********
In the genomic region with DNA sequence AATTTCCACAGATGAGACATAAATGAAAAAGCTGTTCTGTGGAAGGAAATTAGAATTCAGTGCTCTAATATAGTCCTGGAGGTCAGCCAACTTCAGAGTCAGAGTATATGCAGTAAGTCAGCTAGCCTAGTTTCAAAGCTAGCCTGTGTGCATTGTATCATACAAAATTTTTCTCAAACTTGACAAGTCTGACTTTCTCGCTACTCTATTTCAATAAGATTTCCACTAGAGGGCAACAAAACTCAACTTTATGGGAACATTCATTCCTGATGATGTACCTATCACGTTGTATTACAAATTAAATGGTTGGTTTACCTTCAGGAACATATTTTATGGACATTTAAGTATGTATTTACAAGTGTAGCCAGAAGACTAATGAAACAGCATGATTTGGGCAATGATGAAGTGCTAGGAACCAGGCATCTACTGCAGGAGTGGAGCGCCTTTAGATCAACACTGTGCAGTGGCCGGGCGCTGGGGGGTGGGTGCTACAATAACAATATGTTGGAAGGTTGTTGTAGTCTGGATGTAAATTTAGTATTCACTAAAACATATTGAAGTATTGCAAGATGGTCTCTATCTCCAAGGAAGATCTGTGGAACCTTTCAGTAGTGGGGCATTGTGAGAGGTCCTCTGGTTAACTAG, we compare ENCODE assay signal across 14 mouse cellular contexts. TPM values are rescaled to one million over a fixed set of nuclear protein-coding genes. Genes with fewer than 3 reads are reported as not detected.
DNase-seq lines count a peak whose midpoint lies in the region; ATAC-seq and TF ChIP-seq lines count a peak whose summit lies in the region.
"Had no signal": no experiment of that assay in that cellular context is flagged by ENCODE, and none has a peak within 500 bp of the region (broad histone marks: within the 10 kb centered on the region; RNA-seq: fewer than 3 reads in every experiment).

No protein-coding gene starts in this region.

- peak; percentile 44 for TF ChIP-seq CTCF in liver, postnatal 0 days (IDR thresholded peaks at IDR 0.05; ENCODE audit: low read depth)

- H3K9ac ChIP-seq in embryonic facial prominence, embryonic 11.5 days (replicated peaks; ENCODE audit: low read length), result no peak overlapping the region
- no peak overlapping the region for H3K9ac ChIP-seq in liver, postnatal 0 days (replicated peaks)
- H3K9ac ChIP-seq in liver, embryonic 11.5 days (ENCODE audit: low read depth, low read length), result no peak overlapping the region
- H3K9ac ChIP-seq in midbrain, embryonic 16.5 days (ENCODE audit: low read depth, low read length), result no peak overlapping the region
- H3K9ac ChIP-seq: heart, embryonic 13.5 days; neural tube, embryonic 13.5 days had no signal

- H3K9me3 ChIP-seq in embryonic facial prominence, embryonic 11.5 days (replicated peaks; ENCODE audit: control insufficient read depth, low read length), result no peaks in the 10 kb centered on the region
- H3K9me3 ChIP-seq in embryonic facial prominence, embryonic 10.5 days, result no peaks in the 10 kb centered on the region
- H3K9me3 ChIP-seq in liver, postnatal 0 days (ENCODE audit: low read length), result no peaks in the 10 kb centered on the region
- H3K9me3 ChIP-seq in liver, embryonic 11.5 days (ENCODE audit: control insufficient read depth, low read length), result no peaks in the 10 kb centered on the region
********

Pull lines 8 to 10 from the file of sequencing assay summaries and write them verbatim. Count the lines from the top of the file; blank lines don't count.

- H3K9ac ChIP-seq in liver, embryonic 11.5 days (ENCODE audit: low read depth, low read length), result no peak overlapping the region
- H3K9ac ChIP-seq in midbrain, embryonic 16.5 days (ENCODE audit: low read depth, low read length), result no peak overlapping the region
- H3K9ac ChIP-seq: heart, embryonic 13.5 days; neural tube, embryonic 13.5 days had no signal